In the emerging field of digital epidemiology, or digital disease detection, we seek to use new and unique data sources from online and mobile technology to track disease. Digital disease detection systems are complementary to traditional surveillance methods, and do not replace them. We focus on early detection, or finding out about an outbreak as soon as possible. The rise in digital methods and informal sources outlined above has coincided with a drop in time to outbreak discovery from 24 weeks in 1996 to just under three weeks in 2010. Continued development of digital tools can help accelerate outbreak discovery even further.
How can you use HealthMap?
HealthMap has proven useful for researchers and for public health officials, but as a freely available, public website, many other groups are using it too. HealthMap is a great tool to keep a finger on the pulse of disease in your town or community.
The map view defaults to show alerts in your location (automatically detected via your computer’s IP address) within the past week, but you can play around with the advanced search by clicking on the search button in the upper left corner. You can view reports of specific diseases of interest, or focus on a specific state or country- perhaps the destination of your upcoming vacation. There are preset map views (under Saved Searches) that you might find useful, such as U.S. influenza reports or outbreaks of vaccine preventable diseases.
You can also sign up to receive regular emails to notify you of alerts relevant to you. To create a free account, visit healthmap.org and click “Log in” in the bottom right corner and then “Register.”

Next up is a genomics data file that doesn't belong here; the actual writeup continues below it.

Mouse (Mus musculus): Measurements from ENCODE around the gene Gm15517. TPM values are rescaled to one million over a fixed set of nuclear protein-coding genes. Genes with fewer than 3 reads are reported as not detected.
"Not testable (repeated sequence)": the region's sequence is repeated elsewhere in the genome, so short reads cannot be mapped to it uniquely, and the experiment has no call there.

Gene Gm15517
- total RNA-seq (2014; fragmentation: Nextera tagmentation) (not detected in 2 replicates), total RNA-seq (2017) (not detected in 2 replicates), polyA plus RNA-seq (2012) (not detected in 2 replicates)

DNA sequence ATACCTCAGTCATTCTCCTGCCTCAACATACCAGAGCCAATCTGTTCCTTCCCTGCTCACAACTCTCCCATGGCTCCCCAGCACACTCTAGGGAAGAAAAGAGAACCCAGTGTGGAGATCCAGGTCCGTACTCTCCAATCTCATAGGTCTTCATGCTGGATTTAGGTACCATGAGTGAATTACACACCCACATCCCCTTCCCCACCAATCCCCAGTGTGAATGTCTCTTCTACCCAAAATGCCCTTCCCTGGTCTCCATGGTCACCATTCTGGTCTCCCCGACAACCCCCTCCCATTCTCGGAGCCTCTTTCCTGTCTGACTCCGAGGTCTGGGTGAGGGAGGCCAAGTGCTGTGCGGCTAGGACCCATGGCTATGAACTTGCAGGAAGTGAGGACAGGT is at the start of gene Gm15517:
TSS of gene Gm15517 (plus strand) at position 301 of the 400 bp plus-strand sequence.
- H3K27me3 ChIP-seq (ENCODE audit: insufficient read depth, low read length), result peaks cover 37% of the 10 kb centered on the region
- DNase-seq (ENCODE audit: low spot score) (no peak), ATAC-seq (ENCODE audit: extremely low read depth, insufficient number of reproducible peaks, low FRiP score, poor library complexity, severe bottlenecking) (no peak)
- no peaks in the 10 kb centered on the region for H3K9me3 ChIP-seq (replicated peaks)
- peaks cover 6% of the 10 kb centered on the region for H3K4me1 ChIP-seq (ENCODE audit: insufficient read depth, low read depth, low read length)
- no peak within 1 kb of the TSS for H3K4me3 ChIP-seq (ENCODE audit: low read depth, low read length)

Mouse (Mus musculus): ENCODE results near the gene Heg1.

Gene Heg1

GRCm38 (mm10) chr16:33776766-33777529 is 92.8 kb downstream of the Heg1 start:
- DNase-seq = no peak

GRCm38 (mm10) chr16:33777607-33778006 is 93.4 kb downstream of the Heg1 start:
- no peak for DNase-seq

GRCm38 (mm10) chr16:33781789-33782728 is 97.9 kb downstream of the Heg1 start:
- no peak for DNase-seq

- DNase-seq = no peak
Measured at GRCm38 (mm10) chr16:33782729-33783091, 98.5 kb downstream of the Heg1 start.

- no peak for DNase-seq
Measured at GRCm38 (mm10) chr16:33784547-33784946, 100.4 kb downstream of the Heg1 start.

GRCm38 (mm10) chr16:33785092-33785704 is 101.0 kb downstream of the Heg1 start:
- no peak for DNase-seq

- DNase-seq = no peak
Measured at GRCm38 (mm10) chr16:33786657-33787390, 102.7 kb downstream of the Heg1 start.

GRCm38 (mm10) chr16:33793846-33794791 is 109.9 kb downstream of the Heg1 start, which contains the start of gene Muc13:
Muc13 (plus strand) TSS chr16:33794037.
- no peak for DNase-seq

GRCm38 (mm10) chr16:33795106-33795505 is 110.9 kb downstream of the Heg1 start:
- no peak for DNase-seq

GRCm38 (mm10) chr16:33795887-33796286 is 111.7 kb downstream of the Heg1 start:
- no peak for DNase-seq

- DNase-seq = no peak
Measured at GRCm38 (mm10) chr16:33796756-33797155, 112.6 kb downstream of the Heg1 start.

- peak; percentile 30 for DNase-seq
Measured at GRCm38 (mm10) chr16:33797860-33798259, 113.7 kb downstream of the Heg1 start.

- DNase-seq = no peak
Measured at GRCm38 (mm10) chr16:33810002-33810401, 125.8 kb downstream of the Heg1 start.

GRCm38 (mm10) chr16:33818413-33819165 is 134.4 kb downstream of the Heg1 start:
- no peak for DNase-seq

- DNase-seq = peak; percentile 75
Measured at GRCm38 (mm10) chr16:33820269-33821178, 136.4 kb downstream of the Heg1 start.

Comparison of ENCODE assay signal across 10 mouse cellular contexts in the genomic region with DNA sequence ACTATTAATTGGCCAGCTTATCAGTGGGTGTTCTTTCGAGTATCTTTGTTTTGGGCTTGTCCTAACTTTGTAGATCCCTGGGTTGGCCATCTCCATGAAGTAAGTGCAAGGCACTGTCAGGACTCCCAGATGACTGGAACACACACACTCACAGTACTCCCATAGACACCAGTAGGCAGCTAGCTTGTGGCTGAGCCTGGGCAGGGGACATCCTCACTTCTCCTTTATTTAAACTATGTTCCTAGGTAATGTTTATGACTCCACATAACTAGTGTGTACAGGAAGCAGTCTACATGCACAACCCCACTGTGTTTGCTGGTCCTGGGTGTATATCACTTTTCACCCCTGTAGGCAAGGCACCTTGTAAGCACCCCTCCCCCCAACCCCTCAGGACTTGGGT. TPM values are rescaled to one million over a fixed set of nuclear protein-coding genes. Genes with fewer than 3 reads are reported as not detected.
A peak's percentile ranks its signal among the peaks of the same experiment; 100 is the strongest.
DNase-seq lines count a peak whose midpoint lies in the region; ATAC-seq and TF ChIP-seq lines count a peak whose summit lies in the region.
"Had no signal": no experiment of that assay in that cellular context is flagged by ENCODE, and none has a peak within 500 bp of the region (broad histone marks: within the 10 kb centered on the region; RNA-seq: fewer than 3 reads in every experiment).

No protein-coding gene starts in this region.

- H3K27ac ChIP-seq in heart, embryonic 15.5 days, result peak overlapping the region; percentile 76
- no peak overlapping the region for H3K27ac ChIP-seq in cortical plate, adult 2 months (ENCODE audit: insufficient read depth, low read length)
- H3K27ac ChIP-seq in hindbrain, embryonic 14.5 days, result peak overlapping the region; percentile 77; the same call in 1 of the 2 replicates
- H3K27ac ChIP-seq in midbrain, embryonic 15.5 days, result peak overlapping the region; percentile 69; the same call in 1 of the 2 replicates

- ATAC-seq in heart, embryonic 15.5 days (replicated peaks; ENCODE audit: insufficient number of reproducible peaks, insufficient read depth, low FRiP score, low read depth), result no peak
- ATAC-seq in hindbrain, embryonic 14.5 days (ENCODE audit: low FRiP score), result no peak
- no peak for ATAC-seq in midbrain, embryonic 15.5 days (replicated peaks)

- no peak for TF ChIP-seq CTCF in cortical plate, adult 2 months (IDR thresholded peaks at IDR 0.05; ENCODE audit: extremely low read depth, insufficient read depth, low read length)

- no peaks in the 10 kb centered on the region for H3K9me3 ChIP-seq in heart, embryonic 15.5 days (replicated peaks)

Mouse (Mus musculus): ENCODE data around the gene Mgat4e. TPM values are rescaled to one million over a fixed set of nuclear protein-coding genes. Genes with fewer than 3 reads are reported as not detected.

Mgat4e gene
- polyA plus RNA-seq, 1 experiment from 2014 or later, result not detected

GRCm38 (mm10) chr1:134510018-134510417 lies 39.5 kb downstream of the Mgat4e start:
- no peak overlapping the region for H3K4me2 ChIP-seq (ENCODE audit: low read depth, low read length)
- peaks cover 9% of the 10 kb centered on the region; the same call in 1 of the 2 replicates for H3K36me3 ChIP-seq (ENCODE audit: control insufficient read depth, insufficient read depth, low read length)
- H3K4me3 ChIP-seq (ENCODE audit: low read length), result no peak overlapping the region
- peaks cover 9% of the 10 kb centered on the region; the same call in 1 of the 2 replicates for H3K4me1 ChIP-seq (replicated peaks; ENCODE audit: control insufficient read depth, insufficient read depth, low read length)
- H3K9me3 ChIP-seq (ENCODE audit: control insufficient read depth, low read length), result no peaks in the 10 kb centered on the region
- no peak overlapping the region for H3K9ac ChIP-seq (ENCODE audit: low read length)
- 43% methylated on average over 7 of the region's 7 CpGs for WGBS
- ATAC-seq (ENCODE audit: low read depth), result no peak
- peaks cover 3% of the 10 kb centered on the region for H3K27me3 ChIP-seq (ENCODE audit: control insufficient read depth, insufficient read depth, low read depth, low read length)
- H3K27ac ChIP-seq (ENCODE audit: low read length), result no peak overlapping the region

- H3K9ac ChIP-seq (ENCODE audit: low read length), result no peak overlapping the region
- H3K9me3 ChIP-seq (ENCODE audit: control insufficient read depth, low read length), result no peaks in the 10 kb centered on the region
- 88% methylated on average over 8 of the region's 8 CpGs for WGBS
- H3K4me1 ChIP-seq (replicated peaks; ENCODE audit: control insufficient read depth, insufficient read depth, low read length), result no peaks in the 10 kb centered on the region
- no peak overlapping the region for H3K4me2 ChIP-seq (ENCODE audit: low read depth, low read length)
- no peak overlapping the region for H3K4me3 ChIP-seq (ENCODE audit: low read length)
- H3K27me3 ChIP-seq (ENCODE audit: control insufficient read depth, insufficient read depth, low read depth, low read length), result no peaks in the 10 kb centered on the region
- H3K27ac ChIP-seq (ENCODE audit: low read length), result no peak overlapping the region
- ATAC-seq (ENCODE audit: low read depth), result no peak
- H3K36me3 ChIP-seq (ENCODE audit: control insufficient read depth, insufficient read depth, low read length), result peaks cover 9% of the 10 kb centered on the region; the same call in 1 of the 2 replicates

If you know of an outbreak that has not yet been added to the map, be the first to report it using our unique, crowd-sourced reporting mechanism. Click the “add alerts” symbol (+) on the map and provide a link to a news story, or details of an outbreak you observed personally. You will be credited and your report will be featured on the HealthMap site and app to warn others in the area. Think of yourself as a digital disease detective, helping protect the health of your friends, family, and neighbors.
The HealthMap team, made up of researchers, epidemiologists, and software developers, is based at Boston Children’s Hospital. Outbreaks Near Me, the smartphone app developed by HealthMap, is available for iPhone and Android.
We’re worried about this flu season. At Vaccinate Your Family, we keep a close eye on the spread of flu each fall and winter – and things are looking serious. This week, the CDC...
Do children now have to receive the COVID-19 vaccine for school? No! The Advisory Committee on Immunization Practices (ACIP) recently voted to add COVID-19 vaccines to the routine childhood vaccination schedule. But only states...